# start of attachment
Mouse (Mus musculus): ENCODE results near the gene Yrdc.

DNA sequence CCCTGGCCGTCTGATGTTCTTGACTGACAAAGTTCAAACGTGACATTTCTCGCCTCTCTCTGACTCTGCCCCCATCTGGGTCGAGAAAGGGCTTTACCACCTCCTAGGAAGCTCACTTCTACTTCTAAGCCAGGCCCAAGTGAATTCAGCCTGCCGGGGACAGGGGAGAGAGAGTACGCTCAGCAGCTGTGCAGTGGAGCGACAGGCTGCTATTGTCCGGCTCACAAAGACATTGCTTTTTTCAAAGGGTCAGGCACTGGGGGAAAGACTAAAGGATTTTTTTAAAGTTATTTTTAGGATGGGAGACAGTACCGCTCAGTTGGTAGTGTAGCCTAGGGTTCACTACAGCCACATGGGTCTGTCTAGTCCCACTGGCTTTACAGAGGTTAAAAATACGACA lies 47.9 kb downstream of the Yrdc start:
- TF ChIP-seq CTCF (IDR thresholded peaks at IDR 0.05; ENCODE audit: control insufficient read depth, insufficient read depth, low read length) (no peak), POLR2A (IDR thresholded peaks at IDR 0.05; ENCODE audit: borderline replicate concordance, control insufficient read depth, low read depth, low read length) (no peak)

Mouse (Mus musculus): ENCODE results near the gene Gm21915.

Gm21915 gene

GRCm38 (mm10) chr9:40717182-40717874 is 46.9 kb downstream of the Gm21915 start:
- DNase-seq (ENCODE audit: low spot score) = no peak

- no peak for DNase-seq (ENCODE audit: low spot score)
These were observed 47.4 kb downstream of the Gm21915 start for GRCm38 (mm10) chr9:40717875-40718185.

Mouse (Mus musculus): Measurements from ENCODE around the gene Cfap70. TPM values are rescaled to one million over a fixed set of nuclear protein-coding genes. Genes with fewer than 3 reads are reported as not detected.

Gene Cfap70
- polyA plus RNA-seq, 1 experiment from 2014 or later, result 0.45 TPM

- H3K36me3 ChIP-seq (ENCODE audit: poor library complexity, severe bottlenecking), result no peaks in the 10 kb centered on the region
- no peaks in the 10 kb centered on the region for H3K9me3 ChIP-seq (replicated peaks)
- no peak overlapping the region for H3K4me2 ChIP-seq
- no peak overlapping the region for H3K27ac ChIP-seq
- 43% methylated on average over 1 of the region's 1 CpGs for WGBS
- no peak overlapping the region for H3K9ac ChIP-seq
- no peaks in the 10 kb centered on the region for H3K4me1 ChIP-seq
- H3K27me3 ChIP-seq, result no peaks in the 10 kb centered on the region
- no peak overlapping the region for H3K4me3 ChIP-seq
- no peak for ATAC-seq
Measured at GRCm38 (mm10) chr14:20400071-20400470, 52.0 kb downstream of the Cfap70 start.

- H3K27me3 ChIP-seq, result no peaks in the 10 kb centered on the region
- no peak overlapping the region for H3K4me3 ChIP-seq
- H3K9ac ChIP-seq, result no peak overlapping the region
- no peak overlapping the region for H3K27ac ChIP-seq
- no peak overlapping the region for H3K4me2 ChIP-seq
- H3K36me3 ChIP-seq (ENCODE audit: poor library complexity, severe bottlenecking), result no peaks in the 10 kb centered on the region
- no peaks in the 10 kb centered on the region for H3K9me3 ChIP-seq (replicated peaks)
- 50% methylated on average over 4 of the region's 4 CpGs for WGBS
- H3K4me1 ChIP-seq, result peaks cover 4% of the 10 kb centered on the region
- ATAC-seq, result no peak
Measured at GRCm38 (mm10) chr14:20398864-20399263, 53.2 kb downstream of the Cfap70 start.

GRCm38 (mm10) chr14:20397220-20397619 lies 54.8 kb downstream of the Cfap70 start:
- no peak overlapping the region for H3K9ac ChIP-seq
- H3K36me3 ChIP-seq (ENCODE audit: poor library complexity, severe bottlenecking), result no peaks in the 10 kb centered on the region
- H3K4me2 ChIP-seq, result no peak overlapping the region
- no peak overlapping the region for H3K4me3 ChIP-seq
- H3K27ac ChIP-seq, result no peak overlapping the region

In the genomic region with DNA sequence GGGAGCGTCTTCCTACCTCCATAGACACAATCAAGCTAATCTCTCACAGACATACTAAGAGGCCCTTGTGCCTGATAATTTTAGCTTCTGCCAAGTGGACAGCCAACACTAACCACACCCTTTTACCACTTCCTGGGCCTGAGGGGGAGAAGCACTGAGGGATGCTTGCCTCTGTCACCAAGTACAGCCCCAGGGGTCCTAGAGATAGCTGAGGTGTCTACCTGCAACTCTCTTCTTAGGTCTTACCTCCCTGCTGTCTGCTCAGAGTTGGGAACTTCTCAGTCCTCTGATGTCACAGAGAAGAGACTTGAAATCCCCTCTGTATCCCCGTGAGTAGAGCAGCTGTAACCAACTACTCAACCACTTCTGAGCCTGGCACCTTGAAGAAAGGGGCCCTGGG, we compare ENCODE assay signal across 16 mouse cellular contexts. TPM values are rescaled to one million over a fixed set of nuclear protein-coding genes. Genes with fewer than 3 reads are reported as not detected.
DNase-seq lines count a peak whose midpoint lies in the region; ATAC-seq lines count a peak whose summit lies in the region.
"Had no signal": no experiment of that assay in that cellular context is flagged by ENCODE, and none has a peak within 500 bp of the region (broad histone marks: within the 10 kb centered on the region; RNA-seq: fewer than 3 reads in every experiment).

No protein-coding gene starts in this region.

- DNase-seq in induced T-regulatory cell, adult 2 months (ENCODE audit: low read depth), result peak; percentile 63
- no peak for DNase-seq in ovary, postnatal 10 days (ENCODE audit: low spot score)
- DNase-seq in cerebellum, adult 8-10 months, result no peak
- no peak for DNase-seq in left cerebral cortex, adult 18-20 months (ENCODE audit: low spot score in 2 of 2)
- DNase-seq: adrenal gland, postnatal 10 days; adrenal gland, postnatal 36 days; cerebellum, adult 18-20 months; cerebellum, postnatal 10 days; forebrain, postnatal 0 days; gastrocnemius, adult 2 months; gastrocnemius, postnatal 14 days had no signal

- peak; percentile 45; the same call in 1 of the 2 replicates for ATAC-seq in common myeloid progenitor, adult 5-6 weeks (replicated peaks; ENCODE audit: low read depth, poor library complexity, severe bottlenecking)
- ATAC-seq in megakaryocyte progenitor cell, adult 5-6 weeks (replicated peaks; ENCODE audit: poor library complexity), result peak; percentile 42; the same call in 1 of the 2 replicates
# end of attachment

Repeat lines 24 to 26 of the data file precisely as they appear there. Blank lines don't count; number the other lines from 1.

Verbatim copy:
- H3K27me3 ChIP-seq, result no peaks in the 10 kb centered on the region
- no peak overlapping the region for H3K4me3 ChIP-seq
- H3K9ac ChIP-seq, result no peak overlapping the region